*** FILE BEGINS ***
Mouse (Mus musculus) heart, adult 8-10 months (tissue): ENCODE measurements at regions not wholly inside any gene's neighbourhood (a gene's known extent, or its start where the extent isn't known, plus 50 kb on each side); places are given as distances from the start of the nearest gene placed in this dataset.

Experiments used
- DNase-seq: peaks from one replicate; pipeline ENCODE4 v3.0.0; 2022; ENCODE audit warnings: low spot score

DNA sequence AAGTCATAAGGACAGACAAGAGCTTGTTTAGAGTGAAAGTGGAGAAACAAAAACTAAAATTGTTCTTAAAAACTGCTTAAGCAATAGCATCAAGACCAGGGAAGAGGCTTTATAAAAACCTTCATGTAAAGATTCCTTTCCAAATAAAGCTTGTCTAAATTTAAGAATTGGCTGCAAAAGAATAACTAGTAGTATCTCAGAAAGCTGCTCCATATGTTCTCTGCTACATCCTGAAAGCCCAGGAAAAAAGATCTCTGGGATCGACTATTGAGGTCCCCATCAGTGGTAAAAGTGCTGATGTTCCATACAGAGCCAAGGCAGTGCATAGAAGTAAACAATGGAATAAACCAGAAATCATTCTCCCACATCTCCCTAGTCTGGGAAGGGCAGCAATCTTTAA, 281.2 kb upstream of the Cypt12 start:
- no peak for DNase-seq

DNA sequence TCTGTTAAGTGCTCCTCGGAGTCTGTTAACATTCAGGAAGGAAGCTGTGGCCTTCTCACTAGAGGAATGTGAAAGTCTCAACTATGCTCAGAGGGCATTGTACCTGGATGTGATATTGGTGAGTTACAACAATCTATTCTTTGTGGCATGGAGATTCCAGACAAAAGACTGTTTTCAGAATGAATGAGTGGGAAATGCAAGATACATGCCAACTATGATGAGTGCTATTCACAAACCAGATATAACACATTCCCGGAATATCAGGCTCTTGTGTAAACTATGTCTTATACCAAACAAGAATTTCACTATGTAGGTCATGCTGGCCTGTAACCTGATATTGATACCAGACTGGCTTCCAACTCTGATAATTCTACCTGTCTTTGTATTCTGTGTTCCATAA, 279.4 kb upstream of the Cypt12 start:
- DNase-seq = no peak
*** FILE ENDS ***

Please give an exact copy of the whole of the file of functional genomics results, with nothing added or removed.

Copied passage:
Mouse (Mus musculus) heart, adult 8-10 months (tissue): ENCODE measurements at regions not wholly inside any gene's neighbourhood (a gene's known extent, or its start where the extent isn't known, plus 50 kb on each side); places are given as distances from the start of the nearest gene placed in this dataset.

Experiments used
- DNase-seq: peaks from one replicate; pipeline ENCODE4 v3.0.0; 2022; ENCODE audit warnings: low spot score

DNA sequence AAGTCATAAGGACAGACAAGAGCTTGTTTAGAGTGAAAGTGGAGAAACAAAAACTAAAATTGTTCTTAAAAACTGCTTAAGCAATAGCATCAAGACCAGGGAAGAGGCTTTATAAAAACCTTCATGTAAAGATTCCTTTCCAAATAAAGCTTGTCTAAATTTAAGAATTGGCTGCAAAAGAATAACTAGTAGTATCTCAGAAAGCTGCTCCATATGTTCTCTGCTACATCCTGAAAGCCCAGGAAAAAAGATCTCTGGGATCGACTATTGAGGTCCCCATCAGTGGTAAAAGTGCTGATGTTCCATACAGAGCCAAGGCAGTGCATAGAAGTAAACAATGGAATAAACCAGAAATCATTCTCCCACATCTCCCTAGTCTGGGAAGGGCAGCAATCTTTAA, 281.2 kb upstream of the Cypt12 start:
- no peak for DNase-seq

DNA sequence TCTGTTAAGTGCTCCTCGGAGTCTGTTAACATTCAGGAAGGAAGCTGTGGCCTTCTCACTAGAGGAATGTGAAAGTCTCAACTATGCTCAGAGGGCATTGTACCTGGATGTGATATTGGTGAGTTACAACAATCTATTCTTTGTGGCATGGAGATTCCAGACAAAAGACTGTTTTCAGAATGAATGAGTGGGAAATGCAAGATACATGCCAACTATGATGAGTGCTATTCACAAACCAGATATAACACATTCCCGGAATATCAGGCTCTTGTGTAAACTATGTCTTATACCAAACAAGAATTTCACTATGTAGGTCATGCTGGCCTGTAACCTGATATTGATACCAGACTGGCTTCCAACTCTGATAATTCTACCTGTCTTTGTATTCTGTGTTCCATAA, 279.4 kb upstream of the Cypt12 start:
- DNase-seq = no peak